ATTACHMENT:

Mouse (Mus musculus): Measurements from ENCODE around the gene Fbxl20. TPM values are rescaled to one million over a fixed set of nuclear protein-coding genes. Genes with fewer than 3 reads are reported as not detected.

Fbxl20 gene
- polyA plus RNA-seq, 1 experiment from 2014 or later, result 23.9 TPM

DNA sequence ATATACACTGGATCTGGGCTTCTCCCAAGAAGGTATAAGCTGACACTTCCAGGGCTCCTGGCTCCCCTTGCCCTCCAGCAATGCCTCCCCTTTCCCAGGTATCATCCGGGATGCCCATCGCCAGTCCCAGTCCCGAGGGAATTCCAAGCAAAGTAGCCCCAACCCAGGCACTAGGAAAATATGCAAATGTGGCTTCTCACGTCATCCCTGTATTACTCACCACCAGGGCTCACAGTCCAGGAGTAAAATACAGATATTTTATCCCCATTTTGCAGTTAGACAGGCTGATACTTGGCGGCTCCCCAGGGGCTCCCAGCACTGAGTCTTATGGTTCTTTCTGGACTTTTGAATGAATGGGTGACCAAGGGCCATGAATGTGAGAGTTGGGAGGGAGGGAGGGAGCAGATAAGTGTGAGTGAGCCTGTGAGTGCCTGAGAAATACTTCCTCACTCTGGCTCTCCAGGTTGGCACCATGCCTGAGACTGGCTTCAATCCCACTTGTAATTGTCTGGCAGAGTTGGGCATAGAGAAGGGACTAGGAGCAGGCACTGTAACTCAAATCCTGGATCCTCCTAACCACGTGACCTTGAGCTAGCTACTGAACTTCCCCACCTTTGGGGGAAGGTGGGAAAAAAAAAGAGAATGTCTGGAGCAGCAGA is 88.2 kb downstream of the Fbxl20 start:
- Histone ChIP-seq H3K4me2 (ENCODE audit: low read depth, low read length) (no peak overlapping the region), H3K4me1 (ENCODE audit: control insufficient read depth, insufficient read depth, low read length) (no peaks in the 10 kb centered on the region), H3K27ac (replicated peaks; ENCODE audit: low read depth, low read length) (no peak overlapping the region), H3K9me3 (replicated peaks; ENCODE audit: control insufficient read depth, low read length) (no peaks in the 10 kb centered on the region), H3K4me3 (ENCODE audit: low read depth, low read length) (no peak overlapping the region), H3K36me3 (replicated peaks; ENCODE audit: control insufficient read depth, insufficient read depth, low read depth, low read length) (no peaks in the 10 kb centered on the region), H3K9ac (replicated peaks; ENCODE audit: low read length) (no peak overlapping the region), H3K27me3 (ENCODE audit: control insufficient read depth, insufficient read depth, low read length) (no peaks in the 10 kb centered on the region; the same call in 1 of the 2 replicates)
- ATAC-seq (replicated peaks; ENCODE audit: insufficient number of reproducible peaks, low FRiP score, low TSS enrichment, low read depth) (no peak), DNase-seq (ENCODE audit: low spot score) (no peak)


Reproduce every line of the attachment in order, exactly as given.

Mouse (Mus musculus): Measurements from ENCODE around the gene Fbxl20. TPM values are rescaled to one million over a fixed set of nuclear protein-coding genes. Genes with fewer than 3 reads are reported as not detected.

Fbxl20 gene
- polyA plus RNA-seq, 1 experiment from 2014 or later, result 23.9 TPM

DNA sequence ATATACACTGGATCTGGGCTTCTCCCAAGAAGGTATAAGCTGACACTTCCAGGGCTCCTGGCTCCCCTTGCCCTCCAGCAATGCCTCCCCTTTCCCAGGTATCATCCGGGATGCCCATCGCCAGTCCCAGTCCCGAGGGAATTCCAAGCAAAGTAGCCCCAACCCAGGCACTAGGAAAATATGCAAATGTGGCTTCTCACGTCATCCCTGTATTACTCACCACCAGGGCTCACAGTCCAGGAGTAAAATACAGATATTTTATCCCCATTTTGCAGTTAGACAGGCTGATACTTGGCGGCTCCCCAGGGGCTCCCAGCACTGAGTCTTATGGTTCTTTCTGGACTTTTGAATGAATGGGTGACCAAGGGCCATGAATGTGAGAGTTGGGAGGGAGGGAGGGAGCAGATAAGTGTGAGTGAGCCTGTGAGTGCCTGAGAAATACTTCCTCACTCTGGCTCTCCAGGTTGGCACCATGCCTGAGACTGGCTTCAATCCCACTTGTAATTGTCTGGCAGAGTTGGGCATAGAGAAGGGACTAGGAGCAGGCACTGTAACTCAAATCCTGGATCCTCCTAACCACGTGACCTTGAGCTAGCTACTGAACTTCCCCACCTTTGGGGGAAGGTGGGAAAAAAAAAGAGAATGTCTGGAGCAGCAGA is 88.2 kb downstream of the Fbxl20 start:
- Histone ChIP-seq H3K4me2 (ENCODE audit: low read depth, low read length) (no peak overlapping the region), H3K4me1 (ENCODE audit: control insufficient read depth, insufficient read depth, low read length) (no peaks in the 10 kb centered on the region), H3K27ac (replicated peaks; ENCODE audit: low read depth, low read length) (no peak overlapping the region), H3K9me3 (replicated peaks; ENCODE audit: control insufficient read depth, low read length) (no peaks in the 10 kb centered on the region), H3K4me3 (ENCODE audit: low read depth, low read length) (no peak overlapping the region), H3K36me3 (replicated peaks; ENCODE audit: control insufficient read depth, insufficient read depth, low read depth, low read length) (no peaks in the 10 kb centered on the region), H3K9ac (replicated peaks; ENCODE audit: low read length) (no peak overlapping the region), H3K27me3 (ENCODE audit: control insufficient read depth, insufficient read depth, low read length) (no peaks in the 10 kb centered on the region; the same call in 1 of the 2 replicates)
- ATAC-seq (replicated peaks; ENCODE audit: insufficient number of reproducible peaks, low FRiP score, low TSS enrichment, low read depth) (no peak), DNase-seq (ENCODE audit: low spot score) (no peak)